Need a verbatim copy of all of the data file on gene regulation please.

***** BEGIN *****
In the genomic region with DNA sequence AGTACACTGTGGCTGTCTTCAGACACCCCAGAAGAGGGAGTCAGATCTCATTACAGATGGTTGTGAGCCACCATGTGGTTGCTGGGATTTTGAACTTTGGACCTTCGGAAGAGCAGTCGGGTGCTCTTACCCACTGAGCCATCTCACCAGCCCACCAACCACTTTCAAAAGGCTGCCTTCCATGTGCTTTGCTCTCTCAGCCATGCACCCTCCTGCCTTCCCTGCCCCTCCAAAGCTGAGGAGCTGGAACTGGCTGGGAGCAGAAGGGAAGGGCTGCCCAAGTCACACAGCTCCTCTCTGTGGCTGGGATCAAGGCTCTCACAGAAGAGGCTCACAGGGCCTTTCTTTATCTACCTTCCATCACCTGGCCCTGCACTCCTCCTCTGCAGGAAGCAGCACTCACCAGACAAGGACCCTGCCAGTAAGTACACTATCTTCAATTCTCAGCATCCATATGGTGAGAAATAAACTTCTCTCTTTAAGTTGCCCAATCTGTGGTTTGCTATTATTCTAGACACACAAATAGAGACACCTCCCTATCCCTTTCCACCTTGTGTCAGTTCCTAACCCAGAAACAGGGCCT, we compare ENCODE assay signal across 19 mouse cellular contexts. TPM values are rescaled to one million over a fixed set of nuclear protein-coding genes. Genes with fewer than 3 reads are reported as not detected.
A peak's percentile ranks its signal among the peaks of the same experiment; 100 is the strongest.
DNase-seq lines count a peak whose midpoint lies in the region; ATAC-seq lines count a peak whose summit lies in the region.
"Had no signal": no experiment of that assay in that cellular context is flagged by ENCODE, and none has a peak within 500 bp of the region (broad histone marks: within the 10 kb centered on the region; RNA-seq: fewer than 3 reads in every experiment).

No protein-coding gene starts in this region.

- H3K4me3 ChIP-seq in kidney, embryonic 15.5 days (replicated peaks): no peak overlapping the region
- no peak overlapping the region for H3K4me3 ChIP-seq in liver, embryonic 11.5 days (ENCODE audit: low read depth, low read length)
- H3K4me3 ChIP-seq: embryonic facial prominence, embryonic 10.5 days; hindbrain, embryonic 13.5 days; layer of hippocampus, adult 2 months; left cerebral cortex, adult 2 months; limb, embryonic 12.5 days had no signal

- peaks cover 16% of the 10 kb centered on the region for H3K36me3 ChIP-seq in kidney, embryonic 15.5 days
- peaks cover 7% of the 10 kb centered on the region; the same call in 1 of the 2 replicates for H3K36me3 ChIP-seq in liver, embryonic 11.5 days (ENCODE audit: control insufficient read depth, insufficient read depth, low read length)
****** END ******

In the genomic region with DNA sequence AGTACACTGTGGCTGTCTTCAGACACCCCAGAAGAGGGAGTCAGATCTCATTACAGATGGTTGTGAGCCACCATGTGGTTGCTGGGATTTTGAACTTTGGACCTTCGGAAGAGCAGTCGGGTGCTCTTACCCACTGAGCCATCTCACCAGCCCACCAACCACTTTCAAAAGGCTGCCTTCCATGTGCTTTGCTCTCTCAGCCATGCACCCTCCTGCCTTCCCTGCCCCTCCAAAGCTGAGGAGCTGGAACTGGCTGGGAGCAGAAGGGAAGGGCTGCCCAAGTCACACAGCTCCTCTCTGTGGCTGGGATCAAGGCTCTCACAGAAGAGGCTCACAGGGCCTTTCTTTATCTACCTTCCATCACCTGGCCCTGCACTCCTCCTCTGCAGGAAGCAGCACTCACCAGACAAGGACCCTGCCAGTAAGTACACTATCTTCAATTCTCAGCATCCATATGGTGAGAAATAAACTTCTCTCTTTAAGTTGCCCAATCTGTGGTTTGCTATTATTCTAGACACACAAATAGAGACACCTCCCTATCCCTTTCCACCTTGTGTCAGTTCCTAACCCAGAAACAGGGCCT, we compare ENCODE assay signal across 19 mouse cellular contexts. TPM values are rescaled to one million over a fixed set of nuclear protein-coding genes. Genes with fewer than 3 reads are reported as not detected.
A peak's percentile ranks its signal among the peaks of the same experiment; 100 is the strongest.
DNase-seq lines count a peak whose midpoint lies in the region; ATAC-seq lines count a peak whose summit lies in the region.
"Had no signal": no experiment of that assay in that cellular context is flagged by ENCODE, and none has a peak within 500 bp of the region (broad histone marks: within the 10 kb centered on the region; RNA-seq: fewer than 3 reads in every experiment).

No protein-coding gene starts in this region.

- H3K4me3 ChIP-seq in kidney, embryonic 15.5 days (replicated peaks): no peak overlapping the region
- no peak overlapping the region for H3K4me3 ChIP-seq in liver, embryonic 11.5 days (ENCODE audit: low read depth, low read length)
- H3K4me3 ChIP-seq: embryonic facial prominence, embryonic 10.5 days; hindbrain, embryonic 13.5 days; layer of hippocampus, adult 2 months; left cerebral cortex, adult 2 months; limb, embryonic 12.5 days had no signal

- peaks cover 16% of the 10 kb centered on the region for H3K36me3 ChIP-seq in kidney, embryonic 15.5 days
- peaks cover 7% of the 10 kb centered on the region; the same call in 1 of the 2 replicates for H3K36me3 ChIP-seq in liver, embryonic 11.5 days (ENCODE audit: control insufficient read depth, insufficient read depth, low read length)